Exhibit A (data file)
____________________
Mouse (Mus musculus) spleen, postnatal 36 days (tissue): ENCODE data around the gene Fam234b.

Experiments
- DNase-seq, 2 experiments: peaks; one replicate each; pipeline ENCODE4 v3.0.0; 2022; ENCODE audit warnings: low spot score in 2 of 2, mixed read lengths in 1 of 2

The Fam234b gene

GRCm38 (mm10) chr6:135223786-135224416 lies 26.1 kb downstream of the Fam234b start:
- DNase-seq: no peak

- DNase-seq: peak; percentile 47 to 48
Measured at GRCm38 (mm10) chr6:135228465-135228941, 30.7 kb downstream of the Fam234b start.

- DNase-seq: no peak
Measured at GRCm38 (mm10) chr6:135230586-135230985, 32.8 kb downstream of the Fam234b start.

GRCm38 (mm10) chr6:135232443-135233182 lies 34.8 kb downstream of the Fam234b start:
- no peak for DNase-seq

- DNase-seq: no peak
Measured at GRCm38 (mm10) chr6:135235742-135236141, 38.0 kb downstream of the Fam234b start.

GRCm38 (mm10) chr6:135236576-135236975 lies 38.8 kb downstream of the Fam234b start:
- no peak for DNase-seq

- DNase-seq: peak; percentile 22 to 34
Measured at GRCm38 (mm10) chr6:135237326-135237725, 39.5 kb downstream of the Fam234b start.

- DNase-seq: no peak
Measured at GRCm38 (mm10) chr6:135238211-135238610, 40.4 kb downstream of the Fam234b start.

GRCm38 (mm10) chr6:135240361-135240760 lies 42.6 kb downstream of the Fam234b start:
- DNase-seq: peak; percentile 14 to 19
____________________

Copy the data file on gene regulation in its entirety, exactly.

Mouse (Mus musculus) spleen, postnatal 36 days (tissue): ENCODE data around the gene Fam234b.

Experiments
- DNase-seq, 2 experiments: peaks; one replicate each; pipeline ENCODE4 v3.0.0; 2022; ENCODE audit warnings: low spot score in 2 of 2, mixed read lengths in 1 of 2

The Fam234b gene

GRCm38 (mm10) chr6:135223786-135224416 lies 26.1 kb downstream of the Fam234b start:
- DNase-seq: no peak

- DNase-seq: peak; percentile 47 to 48
Measured at GRCm38 (mm10) chr6:135228465-135228941, 30.7 kb downstream of the Fam234b start.

- DNase-seq: no peak
Measured at GRCm38 (mm10) chr6:135230586-135230985, 32.8 kb downstream of the Fam234b start.

GRCm38 (mm10) chr6:135232443-135233182 lies 34.8 kb downstream of the Fam234b start:
- no peak for DNase-seq

- DNase-seq: no peak
Measured at GRCm38 (mm10) chr6:135235742-135236141, 38.0 kb downstream of the Fam234b start.

GRCm38 (mm10) chr6:135236576-135236975 lies 38.8 kb downstream of the Fam234b start:
- no peak for DNase-seq

- DNase-seq: peak; percentile 22 to 34
Measured at GRCm38 (mm10) chr6:135237326-135237725, 39.5 kb downstream of the Fam234b start.

- DNase-seq: no peak
Measured at GRCm38 (mm10) chr6:135238211-135238610, 40.4 kb downstream of the Fam234b start.

GRCm38 (mm10) chr6:135240361-135240760 lies 42.6 kb downstream of the Fam234b start:
- DNase-seq: peak; percentile 14 to 19